This was originally published in The Literary Review.
In 1996, I was gathering pieces for an anthology of memoirs. I had stories from Phillip Lopate, Catherine Texier, Lois Gould, Peter Trachtenberg, and Jerry Stahl. Bruce Benderson suggested I read the work of a 16-year-old boy he was exchanging emails with. I said, “Why would I be interested in a kid?” Bruce said, “He’s literary.” I said, “How can that be?” He said, “I don’t know, but you have to read it.”
The boy went by the name Terminator—a joke about his looks. A picture Bruce kept on his bookcase showed a gawky, towheaded slip. He had contacted Bruce on the suggestion of Dennis Cooper. Terminator had started writing, the story went, spurred by his therapist, Terry Owens, who was teaching a course on at-risk adolescents and thought his students could benefit from true-life tales. According to the story, Terminator was the child of a teen-age mother who was dead and had abused him. She had dressed him as a girl, and he had turned tricks at truck stops. Now, he lived with his boyfriend, Astor, and Astor’s girlfriend, Speedy. He had been addicted to drugs, had lived on the streets, and was still engaging in high-risk, S/M sex. He had AIDS, and because of scars from Kaposi’s lesions and sexual savageries, he didn’t like people to see his body. Bruce had helped other boys teetering on the edge, although no one before with as complete a menu of desperate data points.
The first pieces I read were handwritten, and their power was unmistakable, slicing along with lyrical images, eloquent silences, and physical descriptions that conveyed interior emotional states. The writing was startling for someone of any age but almost impossible to grasp for a person so young and virtually unschooled. (The story.) The pieces I read drew the reader into the narrator’s love for his crazied, funny, dangerous mother and didn’t offer a way out. Their transgressiveness wasn’t in the lurid subject matter but in the narrator’s unwillingness to reduce emotion to something that could be analyzed or controlled. The verb tenses were a mess, the punctuation nonexistent, the sense of where we were in time and space confusing, but the writer was 16 and had turned himself into an artist instead of a case history. He had to be some kind of genius, right?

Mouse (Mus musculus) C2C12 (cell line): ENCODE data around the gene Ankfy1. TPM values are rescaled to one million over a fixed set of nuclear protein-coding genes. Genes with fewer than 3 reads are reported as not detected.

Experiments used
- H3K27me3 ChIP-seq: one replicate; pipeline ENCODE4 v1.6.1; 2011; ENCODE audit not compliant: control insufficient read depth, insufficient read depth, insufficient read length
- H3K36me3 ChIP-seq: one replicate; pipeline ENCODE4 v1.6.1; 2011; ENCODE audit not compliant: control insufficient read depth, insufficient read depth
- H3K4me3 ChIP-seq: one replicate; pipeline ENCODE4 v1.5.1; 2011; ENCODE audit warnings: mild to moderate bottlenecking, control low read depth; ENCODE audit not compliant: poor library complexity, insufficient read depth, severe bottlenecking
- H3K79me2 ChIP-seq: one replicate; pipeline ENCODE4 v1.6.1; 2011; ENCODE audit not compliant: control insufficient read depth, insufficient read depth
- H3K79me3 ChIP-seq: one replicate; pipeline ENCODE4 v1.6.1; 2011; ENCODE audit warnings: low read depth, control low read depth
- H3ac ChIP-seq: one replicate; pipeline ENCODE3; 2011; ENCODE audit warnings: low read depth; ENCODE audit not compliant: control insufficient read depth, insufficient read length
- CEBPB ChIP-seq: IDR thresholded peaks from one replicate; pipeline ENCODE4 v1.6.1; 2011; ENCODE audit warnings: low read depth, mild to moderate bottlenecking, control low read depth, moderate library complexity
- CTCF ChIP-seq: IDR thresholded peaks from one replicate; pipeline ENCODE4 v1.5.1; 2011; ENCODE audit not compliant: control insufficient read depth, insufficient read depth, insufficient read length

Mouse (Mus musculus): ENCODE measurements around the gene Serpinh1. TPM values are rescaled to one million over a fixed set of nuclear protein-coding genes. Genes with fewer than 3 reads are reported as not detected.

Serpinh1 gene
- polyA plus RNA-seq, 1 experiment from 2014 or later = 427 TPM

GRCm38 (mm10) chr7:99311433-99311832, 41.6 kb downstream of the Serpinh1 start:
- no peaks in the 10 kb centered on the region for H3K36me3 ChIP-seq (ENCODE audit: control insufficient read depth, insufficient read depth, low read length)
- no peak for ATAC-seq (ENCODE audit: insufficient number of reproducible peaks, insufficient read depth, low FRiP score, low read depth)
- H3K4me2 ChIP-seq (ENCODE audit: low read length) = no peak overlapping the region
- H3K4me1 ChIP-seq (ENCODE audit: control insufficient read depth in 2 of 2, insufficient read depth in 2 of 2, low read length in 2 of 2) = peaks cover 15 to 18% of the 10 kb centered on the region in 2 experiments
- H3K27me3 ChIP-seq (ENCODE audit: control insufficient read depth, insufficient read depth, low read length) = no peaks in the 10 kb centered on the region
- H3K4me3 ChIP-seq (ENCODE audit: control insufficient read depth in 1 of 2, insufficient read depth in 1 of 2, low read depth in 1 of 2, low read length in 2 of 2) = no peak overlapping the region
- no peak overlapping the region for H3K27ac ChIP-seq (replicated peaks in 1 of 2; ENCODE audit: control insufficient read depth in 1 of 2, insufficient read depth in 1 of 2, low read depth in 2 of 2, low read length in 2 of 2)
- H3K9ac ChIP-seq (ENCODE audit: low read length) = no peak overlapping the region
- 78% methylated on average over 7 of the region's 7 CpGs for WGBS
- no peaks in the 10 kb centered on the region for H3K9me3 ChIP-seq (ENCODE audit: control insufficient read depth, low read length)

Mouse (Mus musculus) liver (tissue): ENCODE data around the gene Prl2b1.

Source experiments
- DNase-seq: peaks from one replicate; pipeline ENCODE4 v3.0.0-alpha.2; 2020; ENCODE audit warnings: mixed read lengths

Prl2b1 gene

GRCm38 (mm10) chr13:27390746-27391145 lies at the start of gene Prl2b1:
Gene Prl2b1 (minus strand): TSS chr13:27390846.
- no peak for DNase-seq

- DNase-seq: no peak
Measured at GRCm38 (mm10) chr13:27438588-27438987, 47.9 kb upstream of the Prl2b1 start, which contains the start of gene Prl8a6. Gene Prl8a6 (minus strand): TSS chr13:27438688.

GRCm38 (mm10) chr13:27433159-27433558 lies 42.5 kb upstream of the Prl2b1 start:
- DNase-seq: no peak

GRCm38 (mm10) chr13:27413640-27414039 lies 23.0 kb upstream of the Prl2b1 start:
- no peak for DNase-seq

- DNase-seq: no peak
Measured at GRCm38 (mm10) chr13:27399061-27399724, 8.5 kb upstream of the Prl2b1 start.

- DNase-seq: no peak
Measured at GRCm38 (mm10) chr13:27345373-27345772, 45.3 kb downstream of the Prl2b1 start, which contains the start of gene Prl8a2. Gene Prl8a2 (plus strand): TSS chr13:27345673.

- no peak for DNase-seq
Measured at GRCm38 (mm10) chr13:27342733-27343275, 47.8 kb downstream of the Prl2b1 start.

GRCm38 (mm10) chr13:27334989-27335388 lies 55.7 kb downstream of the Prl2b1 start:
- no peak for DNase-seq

Close to the Bone, published by Grove Press in 1997, includes “Baby Doll,” a memoir by Terminator. In it, the narrator tricks with his mother’s lover and uses Krazy Glue to tuck back his penis. It is the first published writing of the person who would change his name to JT Leroy, produce several books of fiction, and gain access to more celebrities than all the writers I know put together. Several times a week for a couple of years, I as well as Bruce, Dennis, Joel Rose and Mary Gaitskill received breathy phone calls in a West Virginia drawl and long, confessional emails from a person we thought was a kid with AIDS. He asked about what I was writing and who I was dating. He was flattering, sweet. Also draining, emotionally skittish, and insatiable in his need to worry out loud. I soon got tired of his star-fucking/name-dropping routine. Down the line, he included “Baby Doll” in a collection of short stories and didn’t acknowledge where it had first appeared. I thought this was bad form and assumed he or his editor, presenting it as fiction, wanted to erase its association with memoir. I didn’t raise the issue. He had AIDS, and he was a kid, and he was becoming a success.
As his fame rose, I dropped out of the loop. I was happy for him, but I found Sarah, the novel that established his name, too whimsical and sentimental for my taste. I wasn’t interested in his cultish status as a survivor and an inspiration, although the question of his health affected all my thoughts about him.
Flash forward to fall 2005 when Stephen Beachy called to interview me for the story he was writing for New York Magazine, claiming JT Leroy was actually a 40-year-old woman named Laura Albert and the 10-year escapade was a scam. I thought his theory was vengeful and nuts, but it turned out to be true. It was hard to absorb the facts. The enormity of the charade, the thousands of hours spent keeping so many plates in the air. I read over emails I’d received, long and detailed. Albert had corresponded this way with everyone on her list. I had never met JT, although I’d been invited to several times when the part was being played by Savannah Knoop, the half-sister of Geoffrey, a.k.a. Astor. But I’d talked to Terry Owens on the phone when Terminator was going through one his periodic—and now, I know, fake—plunges. Owens, it turns out, had conducted his sessions over the phone and was another gull.
No one likes being fooled, but I don’t feel personally damaged. There was mutual gain. Albert launched her publishing career, and I presented a writer I admired. The repellent part is that she traded on the suffering of real people with AIDS and real kids who have been abused to advance herself with editors and publishers who believed they were helping a young person in need.